If men could be contented to be what they are, there were no fear in marriage.
Shakespeare, All’s Well That Ends Well
There is often fear in marriage, and it can be of several kinds. I think Shakespeare’s object here is perhaps the primary fear attending marriage, even those going ‘well.’ Will this marriage be what it really can and should be?
Men, feeling a special responsibility in marriage, experience this fear in a particular way. And it is bound up with other deep fears.
Many if not most men who marry have a sense that something of unique seriousness is undertaken, this even given the corroding power of popular culture. Their fear might not be in the forefront of their minds, but it is nonetheless real. Some men, grasping better the nature of marriage, experience this fear more intensely, precisely because they perceive more clearly what is at stake and that it connects with their very identity as men.
Shakespeare often brings us to the central issues of life. In the mouth of his clowns are found words of wisdom—even if taken differently from how the speaker intends.
“If men could be contented to be what they are.” What a monumental ‘if!’ And yet also one so open to—and even pointing to—abuses and misunderstandings! The very man mouthing these words does so in context of expressing an outrageous view of marriage. How many of us men, like this clown, are contented to be what in fact is not truly ‘what we are.’
So Shakespeare has raised the great question: what are men? And more specifically, with what should we be contented in marriage? And with what not contented? It is often the case in human life that we set our sights, and thus settle, on something lesser than we should.
At risk of overstepping what can reasonably be raised in a short reflection, I want to suggest how we men today often fail to be “content with what we are.”
Many of us struggle mightily and at length to prove ourselves to be men. This is understandable. Why? Because manhood is an astoundingly beautiful and powerful reality that is necessarily the fruit of much effort. And we naturally have a sense that achieving it—whatever exactly it is—is the only way we will be satisfied, and others be satisfied with us. This makes us afraid.
We see this all around us. That which masquerades and passes for manliness is paraded before us and peddled to us; and we men, in part out of fear, often take the bait. It is ironic and tragic. At one and the same time most everyone—men and women—can intuit that THIS is not the real thing, and yet it is so engrained and so appealing that we men keep falling into it, in varying degrees.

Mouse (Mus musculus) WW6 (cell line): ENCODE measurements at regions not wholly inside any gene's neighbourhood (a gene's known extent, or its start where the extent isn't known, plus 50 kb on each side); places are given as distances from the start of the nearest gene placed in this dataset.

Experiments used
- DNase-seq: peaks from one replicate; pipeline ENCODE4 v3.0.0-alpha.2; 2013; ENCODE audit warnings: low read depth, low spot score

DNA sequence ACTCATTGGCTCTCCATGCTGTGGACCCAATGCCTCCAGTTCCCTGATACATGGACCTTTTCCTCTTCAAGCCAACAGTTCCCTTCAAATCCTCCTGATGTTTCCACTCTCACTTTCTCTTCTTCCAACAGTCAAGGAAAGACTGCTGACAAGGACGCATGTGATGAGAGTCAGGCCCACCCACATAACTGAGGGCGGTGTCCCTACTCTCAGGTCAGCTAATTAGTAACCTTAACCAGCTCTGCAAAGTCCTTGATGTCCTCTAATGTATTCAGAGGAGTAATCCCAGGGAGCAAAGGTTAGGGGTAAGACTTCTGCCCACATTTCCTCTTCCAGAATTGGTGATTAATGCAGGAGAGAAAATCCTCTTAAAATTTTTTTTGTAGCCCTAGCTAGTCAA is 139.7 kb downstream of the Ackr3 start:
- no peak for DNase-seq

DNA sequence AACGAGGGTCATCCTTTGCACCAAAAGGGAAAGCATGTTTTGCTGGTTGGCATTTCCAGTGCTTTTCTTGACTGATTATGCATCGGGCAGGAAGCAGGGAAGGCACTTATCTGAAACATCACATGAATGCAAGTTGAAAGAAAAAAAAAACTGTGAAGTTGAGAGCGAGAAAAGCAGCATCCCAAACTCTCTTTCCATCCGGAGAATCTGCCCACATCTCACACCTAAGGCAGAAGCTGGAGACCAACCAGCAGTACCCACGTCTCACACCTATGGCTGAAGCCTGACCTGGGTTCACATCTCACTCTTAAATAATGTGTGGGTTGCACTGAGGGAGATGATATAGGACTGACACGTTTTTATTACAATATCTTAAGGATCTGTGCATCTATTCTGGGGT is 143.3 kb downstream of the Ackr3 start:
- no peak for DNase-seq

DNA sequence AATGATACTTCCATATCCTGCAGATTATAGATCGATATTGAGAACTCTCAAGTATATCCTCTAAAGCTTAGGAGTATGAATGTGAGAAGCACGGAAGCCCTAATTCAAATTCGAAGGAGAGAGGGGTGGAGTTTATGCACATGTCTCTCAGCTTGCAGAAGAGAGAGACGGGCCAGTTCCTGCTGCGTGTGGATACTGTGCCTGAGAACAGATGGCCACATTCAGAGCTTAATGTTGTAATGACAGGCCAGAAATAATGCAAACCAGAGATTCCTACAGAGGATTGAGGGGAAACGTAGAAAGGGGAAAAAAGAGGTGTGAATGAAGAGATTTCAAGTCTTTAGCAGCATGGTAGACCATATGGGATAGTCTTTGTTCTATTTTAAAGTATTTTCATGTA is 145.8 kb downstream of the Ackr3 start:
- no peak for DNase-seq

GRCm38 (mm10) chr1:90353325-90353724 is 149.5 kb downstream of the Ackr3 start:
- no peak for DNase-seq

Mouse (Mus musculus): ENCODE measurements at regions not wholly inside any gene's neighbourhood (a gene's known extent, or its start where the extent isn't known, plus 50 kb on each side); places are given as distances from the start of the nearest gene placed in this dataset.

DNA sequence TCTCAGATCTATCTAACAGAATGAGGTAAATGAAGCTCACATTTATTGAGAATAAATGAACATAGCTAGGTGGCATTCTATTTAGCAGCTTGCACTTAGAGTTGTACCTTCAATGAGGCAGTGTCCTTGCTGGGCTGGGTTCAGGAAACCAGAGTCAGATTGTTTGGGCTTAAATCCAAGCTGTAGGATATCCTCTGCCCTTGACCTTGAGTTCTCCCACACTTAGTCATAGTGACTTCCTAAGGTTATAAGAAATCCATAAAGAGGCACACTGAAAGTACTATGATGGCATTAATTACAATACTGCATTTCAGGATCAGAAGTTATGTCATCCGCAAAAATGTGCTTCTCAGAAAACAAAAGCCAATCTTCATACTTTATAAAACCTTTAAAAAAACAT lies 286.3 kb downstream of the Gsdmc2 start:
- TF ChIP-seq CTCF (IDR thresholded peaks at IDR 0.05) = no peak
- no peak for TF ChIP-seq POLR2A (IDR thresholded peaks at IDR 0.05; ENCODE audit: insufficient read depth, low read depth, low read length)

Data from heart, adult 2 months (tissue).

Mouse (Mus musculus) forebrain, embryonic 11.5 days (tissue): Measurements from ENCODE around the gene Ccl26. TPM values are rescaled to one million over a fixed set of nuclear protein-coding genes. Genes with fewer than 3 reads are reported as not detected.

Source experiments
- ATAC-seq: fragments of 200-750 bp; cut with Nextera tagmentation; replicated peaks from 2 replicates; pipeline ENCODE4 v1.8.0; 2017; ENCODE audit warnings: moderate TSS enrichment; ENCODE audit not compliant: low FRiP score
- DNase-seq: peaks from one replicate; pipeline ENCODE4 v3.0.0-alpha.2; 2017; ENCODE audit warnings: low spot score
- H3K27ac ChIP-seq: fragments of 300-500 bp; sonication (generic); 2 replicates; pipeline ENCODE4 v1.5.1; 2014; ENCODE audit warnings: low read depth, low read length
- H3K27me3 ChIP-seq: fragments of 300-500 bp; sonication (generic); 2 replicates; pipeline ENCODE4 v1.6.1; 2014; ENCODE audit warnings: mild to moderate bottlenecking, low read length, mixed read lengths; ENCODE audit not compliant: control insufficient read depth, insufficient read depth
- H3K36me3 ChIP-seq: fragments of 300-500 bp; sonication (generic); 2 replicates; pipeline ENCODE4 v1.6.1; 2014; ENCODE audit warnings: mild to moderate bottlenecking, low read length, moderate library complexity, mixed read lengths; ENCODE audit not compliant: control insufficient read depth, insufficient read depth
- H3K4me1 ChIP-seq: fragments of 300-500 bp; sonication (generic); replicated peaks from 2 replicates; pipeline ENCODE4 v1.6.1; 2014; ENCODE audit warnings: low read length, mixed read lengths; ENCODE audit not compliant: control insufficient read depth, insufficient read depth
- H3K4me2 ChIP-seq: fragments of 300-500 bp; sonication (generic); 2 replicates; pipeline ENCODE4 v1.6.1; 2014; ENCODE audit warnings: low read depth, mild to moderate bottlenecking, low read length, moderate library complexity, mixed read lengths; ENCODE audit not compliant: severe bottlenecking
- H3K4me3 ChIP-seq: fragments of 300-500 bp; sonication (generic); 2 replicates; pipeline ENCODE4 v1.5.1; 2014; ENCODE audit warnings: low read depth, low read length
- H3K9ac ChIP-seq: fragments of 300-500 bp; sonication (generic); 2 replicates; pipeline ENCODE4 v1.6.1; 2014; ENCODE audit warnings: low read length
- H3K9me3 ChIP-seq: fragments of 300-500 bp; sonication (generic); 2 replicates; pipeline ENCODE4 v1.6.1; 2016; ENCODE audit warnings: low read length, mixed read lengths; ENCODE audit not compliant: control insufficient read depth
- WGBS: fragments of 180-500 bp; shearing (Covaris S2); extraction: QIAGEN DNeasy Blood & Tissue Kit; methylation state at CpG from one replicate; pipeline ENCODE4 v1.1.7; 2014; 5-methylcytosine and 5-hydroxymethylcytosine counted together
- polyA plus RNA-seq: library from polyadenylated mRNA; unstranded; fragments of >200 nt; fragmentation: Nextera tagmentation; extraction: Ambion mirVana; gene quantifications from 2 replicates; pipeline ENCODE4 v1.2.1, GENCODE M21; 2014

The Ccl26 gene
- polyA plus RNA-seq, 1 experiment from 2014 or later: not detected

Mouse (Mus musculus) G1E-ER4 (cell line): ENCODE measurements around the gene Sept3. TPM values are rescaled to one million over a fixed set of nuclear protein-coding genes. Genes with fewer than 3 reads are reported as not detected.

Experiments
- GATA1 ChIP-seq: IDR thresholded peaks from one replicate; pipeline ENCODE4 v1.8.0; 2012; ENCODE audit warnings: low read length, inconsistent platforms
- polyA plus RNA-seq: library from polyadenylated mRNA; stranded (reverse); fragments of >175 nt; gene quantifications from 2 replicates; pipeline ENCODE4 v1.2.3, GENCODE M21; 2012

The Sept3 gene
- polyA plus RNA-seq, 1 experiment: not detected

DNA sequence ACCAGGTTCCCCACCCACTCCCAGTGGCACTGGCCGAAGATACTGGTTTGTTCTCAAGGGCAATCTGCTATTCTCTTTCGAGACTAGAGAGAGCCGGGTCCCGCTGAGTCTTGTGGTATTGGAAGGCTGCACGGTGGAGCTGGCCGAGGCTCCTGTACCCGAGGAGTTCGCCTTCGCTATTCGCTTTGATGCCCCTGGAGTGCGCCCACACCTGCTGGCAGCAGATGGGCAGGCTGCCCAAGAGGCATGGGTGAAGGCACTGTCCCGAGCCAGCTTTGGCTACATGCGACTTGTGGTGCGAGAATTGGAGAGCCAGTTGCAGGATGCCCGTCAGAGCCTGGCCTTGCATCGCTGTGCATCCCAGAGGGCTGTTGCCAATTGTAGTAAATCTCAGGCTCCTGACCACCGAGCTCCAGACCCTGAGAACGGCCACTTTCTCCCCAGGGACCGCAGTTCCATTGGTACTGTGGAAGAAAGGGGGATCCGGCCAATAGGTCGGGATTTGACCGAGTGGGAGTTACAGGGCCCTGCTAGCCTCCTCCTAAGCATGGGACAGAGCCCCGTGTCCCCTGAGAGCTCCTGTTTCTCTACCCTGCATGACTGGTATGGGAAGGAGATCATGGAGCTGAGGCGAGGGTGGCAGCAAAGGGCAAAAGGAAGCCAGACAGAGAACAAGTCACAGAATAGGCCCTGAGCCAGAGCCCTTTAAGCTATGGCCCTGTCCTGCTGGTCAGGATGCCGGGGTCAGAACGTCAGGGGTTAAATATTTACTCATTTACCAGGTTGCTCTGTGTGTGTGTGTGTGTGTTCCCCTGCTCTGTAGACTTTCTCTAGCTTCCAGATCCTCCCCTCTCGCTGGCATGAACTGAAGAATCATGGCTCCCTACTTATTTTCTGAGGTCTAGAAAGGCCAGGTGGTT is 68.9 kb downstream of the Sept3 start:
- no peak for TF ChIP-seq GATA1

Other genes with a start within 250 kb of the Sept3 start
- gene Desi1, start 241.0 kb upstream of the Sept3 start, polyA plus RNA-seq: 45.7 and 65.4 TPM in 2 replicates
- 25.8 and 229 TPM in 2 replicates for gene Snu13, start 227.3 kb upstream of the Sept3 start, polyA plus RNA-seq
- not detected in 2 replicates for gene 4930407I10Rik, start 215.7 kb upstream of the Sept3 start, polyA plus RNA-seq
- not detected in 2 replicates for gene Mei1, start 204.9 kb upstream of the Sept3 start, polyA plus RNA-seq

Of this much we feel confident: I have got to be, or in any case appear to be, strong and in control. So we cultivate ways of seeming to be strong and in control, hopeful that in these we will be respected and accepted as men. We settle for things which in reality are faint shadows if not outright perversions of what it really is to be a man.
And everyone suffers. Especially if we are married. We are not content to be what we really are. Probably, we have not discovered it. We have missed what it is to be ourselves. So neither I nor my loved ones experience the peace, security, and joy of me simply being me. As a man.
I for one am on a search to discover the true lines of manliness. But something has started to become clear to me. While we have to be strong to build, grow, and defend various things ‘out there,’ our strength and work are always most about real human happiness, not its flashy counterfeits. So while sometimes manly deeds are very visible or even lend to epic retelling, most manly deeds—and perhaps even the most manly deeds—remain quite hidden. Hidden with and in the people these deeds are about.
For most men this means that our manliness will be fashioned and exercised primarily by what we do for and with the persons of our household. Starting with our wife. This does not minimize our profession and work outside the home; rather, it gives it proper direction and focus.
Circumstances might demand us to step up and out, and possibly even give the last measure to others beyond our home. If so, the manly disposition we have honed in the home will have prepared us, and it will then shine forth for many to see.
Yet this manliness might remain largely hidden. Even to the very end of our days. And it will have been none the lesser for it. Nay, for then maybe we will have learned to be ‘content’ with what it is to be a man. And thank God, there need then be no fear in marriage. For one man at least has found himself. And he knows he has nothing to prove; just something extraordinary to be. For his wife and all his loved ones. And who knows who else.
And the word ‘content’ hardly expresses the joy he has found, and can share with others.
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